J.P. Morgan (JPM) Healthcare Conference Insights from Massive Bio Co-founder and CEO, Selin Kurnaz
Hello everyone! Another J.P. Morgan Healthcare Conference has come and gone. Overall, it was chaotic but productive for Massive Bio. There were no game changing learning experiences for our core which is precision oncology informatics services, maybe because we live and breathe this space every day. However, the necessity of Massive Bio increases everyday to streamline disparate clinical and genomic information and disparate stakeholders. Precision oncology needs a translator and accelerator more than ever to be mainstream. Massive Bio put precision oncology to “work” — organizes and harmonizes disparate knowledge into clinical utility. In any case, I have summarized our key take-aways from the conference in regards to our space, digital health and AI and overall healthcare. Hope you will find it as an enjoyable read and I am always happy to have a dialogue and attack healthcare issues with like minded people together.
In terms of precision oncology informatics services:
• Still same old…
o Molecular diagnostics labs are working on demonstrating clinical utility of their tests to FDA and CMS. The new CMS memo for “Next Generation Sequencing (NGS) for Medicare Beneficiaries with Advanced Cancer” made this more difficult because CMS is now looking FDA approval and/or strict NIH Genetic Testing Registry (GTR) for reimbursement.
o Commercial payers are trying to figure out which molecular diagnostics test to select and why. They were hoping to act based on CMS’ decision but now CMS seems to throw the ball to FDA.
o Providers are struggling to integrate precision oncology into their workflows and getting reimbursement.
o Clinical Research Organizations (CROs) are struggling to find the right patients for their clinical trials and in addition the complexity of clinical trials and the number of clinical trials are increasing.
o Pharma companies are trying to figure out what to do with the massive information provided by the technology platform companies. They paid handsomely but there is still no biomarker or drug has been invented based on these large data sets.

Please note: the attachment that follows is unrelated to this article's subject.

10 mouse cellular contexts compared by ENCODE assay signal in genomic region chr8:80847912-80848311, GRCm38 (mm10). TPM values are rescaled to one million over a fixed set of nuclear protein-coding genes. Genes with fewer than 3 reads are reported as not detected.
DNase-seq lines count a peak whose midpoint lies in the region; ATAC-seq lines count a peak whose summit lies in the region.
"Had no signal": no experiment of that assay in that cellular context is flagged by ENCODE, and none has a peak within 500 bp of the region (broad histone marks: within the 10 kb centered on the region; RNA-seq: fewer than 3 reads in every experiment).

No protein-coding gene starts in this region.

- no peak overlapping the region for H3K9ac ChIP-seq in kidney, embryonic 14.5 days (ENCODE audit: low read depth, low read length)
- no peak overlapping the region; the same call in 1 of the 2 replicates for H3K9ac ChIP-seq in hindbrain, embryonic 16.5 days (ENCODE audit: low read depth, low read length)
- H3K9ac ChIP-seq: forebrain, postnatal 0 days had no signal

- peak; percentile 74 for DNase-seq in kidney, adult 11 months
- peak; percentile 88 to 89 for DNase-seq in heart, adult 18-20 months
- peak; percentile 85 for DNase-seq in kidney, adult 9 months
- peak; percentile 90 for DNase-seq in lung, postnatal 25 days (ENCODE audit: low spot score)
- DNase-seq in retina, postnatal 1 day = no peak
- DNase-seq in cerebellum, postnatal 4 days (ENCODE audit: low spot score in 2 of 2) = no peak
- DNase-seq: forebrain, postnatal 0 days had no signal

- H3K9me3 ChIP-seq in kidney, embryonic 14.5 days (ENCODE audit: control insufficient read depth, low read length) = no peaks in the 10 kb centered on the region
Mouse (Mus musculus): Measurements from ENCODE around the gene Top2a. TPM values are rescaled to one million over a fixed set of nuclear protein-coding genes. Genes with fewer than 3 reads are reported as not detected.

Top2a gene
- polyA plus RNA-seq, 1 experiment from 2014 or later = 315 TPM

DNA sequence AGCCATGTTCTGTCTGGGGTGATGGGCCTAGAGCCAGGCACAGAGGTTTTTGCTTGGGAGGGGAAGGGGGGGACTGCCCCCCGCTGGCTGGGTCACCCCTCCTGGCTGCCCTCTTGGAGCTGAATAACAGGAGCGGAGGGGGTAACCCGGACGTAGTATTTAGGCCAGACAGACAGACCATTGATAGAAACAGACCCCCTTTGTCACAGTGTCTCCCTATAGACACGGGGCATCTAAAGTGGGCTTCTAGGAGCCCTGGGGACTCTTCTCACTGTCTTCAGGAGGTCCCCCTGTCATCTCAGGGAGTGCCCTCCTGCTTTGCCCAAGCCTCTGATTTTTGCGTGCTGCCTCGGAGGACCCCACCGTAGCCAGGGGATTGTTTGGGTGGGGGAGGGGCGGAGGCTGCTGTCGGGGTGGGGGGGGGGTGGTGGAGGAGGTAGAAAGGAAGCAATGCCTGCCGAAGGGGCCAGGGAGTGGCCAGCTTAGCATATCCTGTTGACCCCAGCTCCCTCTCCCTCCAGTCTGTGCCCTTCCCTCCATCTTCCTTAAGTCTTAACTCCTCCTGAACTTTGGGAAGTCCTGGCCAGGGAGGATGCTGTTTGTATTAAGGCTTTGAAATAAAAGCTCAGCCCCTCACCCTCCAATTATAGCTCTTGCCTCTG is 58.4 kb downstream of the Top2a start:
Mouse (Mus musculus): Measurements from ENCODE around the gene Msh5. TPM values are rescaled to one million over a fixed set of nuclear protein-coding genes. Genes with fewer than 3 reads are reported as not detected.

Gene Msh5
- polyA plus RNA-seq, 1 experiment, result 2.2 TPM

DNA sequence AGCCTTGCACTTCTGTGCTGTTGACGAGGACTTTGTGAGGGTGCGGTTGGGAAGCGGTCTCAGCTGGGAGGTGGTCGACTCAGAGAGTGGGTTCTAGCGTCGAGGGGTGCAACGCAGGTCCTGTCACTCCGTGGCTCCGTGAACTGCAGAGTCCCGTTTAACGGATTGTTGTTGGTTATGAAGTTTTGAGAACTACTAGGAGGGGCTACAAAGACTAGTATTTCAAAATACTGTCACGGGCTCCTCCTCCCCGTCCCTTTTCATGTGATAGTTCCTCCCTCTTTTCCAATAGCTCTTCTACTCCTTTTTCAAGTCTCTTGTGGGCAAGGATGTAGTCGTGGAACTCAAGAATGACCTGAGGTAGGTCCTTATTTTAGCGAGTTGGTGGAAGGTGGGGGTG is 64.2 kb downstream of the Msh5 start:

o Precision oncology technology platform companies ended up cleaning up the legacy EHRs instead of making sense of genomic data.
o Most importantly, patients are getting the same old treatments and same old bills with limited survival.
• Because of disparate information and disparate stakeholders, company like Massive Bio is a “must-have” in this eco-system to put precision oncology to “work”. Massive Bio organizes and harmonizes disparate knowledge into clinical utility.
In terms of digital health and AI:
• 95% of the applications are still “nice-to-have” although all of them have been developed with good intentions.
• Mental health is the fashion of this year, but the value is fairly uncertain.
• Premier VCs are hugging their portfolio company CEOs and trying to make other people believe that they invested in a rocket ship. Ironically, Practice Fusion, a start-up in the crowded electronic medical records market, was acquired on Jan 8 2018 for $100 million, two years after bankers were expecting to take the company public at a $1.5 billion valuation. Fueled by funding from powerful venture capital firms like Peter Thiel’s Founders Fund and Kleiner Perkins Caufield & Byers, Practice Fusion raised more than $157 million on the promise of developing medical records software that smaller practices could use for free. Don’t get me wrong, I love Practice Fusion and I continue to believe that they are an important part of the cloud-based EHR eco-system, but premier VCs, coupled with “distinguished” investment bankers, made up the $1.5 billion until Allscripts woke them up.
• Andy Slavitt, who served as the acting administrator of the CMS under the Obama Administration, says “When it comes to AI, it is the best of times, worst of times story”. Slavitt noted using AI to uncover fraud, waste, and abuse in healthcare would be a “slam dunk” but the complex issue of drilling down and addressing what drives healthcare costs is where the core need is. AI needs to lower its ambitions and focus on what is doable with greatest value.
In terms of the big picture of healthcare coupled with macroeconomy:
• New drug approvals hit a 21-year high in 2017 with a couple of firsts, such as Novartis’ Kymriah and Kite’s Yescarta made history as the first CAR-T therapies to gain approval.
• There is a lot of money flowing into oncology, specifically in gene therapy and immunotherapy, however, the same excitement is not there for most of the other diseases. On January 8, 2018, Pfizer has announced plans to end its research efforts to discover new drugs for Alzheimer’s and Parkinson’s diseases.
• There is a lot of optimism, due to a record level stock market, surrounding a 17-year high consumer confidence index and 10-year low unemployment bundled with new tax reform. Tax reform with a permanent 21% corporate rate, including the one-time 15.5% cash repatriation, is a massive boost to large caps and will fuel $1.2T firepower.
• There were not many M&A announcements because companies still need time to figure out what to do with the new tax reform and its overall impaction on the economy.
• Interestingly enough, no one is talking about the increase in financial performance of the companies as a result of tax reform. It is a pure “financial engineering” exercise and has nothing to do with the commercial and operational performance of the company. If companies do not strategically re-invest the money then it will lead to lazy companies and structural problems in the economy in the long term.
Overall, people are trying to be optimistic, but we are still very far away from focusing on value and understanding that technology and data are enablers to solve the problem — instead being a stand-alone solution.
Selin Kurnaz, PhD
Co-founder and CEO